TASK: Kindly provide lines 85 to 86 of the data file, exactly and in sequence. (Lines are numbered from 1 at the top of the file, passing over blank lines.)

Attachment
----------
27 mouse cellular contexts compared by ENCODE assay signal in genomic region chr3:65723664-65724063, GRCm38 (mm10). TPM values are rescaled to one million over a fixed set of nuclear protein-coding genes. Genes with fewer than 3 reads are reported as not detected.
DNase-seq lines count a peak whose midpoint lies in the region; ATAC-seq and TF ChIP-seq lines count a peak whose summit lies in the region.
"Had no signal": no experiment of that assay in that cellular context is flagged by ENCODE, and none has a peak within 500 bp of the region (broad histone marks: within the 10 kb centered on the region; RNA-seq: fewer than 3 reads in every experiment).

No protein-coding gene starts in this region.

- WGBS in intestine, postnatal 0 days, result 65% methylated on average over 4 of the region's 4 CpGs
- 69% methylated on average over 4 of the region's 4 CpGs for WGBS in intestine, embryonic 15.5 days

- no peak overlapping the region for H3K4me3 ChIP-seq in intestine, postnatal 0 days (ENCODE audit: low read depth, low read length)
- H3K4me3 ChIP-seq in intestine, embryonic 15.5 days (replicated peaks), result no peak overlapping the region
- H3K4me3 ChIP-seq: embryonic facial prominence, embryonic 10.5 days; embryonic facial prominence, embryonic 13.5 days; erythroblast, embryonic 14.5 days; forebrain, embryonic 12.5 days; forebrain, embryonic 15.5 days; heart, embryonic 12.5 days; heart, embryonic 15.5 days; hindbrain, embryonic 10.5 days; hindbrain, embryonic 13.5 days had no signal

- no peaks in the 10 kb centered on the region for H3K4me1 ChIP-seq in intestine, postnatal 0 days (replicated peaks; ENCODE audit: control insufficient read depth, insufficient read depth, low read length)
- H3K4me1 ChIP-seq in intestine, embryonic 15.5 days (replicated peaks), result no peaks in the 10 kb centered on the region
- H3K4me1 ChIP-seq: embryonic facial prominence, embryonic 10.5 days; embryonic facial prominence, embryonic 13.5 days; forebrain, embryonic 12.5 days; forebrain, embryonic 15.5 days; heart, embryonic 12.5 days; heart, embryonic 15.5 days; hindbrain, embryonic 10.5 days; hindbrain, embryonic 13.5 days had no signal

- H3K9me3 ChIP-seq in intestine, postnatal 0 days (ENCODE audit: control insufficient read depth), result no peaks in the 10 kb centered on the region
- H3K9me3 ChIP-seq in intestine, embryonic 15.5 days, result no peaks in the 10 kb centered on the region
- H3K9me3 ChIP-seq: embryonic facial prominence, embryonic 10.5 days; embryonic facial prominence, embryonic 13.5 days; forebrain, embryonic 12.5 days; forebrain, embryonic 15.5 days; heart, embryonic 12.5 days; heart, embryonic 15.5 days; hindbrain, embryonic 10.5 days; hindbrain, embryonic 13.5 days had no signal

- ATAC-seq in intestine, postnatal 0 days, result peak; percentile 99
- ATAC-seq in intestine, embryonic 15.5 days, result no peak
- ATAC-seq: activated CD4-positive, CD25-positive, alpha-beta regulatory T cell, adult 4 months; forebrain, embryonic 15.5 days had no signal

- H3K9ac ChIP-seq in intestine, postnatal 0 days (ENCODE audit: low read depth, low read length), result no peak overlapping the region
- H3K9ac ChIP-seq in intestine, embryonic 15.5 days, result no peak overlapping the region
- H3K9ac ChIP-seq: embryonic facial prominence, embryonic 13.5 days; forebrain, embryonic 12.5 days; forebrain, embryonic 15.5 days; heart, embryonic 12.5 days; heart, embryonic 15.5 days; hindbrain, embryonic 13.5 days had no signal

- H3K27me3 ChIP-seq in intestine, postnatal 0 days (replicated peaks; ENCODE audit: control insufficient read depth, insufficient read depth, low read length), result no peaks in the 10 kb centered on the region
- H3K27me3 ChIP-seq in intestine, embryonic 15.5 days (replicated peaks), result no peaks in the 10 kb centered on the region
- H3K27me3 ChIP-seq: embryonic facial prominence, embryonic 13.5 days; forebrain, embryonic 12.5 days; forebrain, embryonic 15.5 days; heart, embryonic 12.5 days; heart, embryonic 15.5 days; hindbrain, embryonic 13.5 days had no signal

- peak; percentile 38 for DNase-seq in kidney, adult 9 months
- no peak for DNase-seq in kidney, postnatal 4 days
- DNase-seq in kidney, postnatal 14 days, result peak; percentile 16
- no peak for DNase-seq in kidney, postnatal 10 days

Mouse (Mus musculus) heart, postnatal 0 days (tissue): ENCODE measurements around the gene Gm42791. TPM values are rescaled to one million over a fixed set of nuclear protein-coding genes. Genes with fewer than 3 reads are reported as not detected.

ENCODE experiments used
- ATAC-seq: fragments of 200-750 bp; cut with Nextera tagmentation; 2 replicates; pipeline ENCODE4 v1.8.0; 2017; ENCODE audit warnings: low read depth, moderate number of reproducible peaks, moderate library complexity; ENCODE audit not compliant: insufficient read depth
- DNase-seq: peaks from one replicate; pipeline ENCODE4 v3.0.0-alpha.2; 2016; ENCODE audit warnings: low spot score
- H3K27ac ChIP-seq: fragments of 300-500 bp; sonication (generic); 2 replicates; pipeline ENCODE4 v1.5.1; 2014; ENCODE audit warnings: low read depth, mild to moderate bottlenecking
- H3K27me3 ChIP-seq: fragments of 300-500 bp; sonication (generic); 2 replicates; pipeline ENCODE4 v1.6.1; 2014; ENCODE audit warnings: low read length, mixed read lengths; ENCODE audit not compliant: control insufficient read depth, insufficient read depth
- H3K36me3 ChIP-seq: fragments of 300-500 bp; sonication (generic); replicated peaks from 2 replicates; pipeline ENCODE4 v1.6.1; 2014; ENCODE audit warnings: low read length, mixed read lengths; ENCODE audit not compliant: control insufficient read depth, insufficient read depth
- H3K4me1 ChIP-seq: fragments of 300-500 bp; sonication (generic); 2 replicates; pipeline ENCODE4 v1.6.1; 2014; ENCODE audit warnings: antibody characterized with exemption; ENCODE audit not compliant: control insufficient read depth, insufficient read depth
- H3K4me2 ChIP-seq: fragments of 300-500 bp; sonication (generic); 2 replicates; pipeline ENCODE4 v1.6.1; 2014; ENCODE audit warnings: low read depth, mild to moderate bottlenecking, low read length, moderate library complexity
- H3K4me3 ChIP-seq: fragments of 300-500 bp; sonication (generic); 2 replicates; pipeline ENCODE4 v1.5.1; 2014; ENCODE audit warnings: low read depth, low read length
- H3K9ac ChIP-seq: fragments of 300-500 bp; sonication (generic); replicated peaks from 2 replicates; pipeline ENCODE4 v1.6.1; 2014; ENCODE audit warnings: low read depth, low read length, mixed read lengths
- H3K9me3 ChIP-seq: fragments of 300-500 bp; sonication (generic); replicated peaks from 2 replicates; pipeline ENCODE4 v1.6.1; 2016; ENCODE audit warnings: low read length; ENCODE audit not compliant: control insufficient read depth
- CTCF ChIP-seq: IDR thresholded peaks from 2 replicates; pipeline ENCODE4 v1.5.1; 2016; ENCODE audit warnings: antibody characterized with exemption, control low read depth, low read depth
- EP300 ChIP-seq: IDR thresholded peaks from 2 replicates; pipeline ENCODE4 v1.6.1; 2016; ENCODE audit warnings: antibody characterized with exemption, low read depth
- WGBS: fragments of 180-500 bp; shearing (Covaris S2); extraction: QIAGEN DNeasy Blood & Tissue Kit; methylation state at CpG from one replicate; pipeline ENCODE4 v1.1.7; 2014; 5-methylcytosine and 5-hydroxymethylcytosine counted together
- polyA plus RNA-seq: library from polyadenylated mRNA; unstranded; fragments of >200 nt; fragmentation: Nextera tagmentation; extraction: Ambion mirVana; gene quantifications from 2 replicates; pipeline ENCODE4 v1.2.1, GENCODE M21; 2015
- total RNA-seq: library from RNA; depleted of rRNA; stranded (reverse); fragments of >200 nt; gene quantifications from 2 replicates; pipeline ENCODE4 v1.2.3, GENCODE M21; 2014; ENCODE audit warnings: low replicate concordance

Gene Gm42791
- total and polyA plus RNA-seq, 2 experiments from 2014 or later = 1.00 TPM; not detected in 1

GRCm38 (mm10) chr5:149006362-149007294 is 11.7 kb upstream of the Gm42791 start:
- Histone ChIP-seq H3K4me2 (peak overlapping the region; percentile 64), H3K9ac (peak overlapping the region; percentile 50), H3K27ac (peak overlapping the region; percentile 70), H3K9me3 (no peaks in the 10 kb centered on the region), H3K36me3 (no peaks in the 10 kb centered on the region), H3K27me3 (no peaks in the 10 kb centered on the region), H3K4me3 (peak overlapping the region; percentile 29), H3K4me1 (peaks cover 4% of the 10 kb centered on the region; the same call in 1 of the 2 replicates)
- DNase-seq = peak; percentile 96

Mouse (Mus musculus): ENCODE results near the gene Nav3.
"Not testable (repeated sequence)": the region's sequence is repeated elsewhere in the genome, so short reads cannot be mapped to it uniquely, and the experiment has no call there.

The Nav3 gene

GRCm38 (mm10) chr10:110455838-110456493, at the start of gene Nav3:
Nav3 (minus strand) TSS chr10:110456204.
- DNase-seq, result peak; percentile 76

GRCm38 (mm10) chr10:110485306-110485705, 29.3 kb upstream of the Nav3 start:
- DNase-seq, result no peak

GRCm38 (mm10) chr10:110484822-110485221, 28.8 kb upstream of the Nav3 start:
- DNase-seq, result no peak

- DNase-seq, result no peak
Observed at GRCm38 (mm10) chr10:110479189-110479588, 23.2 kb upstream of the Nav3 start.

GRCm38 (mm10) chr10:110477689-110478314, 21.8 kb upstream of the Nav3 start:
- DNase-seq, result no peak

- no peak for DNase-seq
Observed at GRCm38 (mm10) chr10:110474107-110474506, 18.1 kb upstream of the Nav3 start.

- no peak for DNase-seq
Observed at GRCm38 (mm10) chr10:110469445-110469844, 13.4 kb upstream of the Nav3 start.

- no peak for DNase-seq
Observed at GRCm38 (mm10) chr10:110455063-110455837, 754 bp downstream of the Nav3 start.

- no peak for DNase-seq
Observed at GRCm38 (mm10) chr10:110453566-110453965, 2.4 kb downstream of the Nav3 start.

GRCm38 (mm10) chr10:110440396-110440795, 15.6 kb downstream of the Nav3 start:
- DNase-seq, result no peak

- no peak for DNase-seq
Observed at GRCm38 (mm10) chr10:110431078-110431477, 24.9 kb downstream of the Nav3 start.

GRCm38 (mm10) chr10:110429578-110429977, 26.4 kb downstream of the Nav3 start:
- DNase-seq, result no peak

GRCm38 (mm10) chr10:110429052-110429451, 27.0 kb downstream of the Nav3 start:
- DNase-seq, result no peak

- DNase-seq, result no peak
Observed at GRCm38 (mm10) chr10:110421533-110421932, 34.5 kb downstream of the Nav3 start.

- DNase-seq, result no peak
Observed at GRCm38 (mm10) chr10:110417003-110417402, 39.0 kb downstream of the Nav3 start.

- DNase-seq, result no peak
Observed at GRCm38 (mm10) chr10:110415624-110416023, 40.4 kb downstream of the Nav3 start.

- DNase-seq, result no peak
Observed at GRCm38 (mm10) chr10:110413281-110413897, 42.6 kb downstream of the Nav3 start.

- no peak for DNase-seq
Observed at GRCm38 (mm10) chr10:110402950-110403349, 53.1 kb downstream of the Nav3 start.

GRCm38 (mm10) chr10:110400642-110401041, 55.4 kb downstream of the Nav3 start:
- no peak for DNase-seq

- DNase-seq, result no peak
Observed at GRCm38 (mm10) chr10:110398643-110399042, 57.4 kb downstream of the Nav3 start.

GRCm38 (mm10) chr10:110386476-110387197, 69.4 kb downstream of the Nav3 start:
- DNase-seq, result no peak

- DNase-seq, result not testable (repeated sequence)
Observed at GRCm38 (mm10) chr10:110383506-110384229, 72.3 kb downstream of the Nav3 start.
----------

- DNase-seq, result no peak
Observed at GRCm38 (mm10) chr10:110415624-110416023, 40.4 kb downstream of the Nav3 start.